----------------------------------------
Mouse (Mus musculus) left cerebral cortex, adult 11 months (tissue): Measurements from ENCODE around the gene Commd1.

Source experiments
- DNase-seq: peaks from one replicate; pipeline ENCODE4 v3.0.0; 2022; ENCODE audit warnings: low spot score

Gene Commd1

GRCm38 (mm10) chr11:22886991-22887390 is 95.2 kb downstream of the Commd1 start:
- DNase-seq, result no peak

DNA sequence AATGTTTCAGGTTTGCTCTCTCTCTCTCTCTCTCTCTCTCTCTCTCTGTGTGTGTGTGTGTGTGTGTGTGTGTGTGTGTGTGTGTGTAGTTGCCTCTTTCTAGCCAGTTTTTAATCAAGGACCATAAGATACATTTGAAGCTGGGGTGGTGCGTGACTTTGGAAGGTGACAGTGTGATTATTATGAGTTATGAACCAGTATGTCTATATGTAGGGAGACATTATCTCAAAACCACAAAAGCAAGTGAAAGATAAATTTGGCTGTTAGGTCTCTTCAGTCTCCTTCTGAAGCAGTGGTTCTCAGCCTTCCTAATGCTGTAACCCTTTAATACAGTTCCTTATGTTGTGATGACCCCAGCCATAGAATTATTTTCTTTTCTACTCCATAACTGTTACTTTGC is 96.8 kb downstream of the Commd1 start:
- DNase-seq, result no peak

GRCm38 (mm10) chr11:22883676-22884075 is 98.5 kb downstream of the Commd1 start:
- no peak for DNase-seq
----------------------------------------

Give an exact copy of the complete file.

Mouse (Mus musculus) left cerebral cortex, adult 11 months (tissue): Measurements from ENCODE around the gene Commd1.

Source experiments
- DNase-seq: peaks from one replicate; pipeline ENCODE4 v3.0.0; 2022; ENCODE audit warnings: low spot score

Gene Commd1

GRCm38 (mm10) chr11:22886991-22887390 is 95.2 kb downstream of the Commd1 start:
- DNase-seq, result no peak

DNA sequence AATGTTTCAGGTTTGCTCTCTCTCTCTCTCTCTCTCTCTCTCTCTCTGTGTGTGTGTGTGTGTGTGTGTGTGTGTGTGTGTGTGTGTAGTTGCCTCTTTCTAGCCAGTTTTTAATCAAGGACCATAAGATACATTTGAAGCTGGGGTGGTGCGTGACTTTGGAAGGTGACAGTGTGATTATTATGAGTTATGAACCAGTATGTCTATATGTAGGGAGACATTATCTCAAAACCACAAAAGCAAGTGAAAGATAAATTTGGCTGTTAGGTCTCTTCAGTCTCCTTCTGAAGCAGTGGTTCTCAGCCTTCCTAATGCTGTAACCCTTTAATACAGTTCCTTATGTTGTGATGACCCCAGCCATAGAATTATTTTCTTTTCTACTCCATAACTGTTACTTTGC is 96.8 kb downstream of the Commd1 start:
- DNase-seq, result no peak

GRCm38 (mm10) chr11:22883676-22884075 is 98.5 kb downstream of the Commd1 start:
- no peak for DNase-seq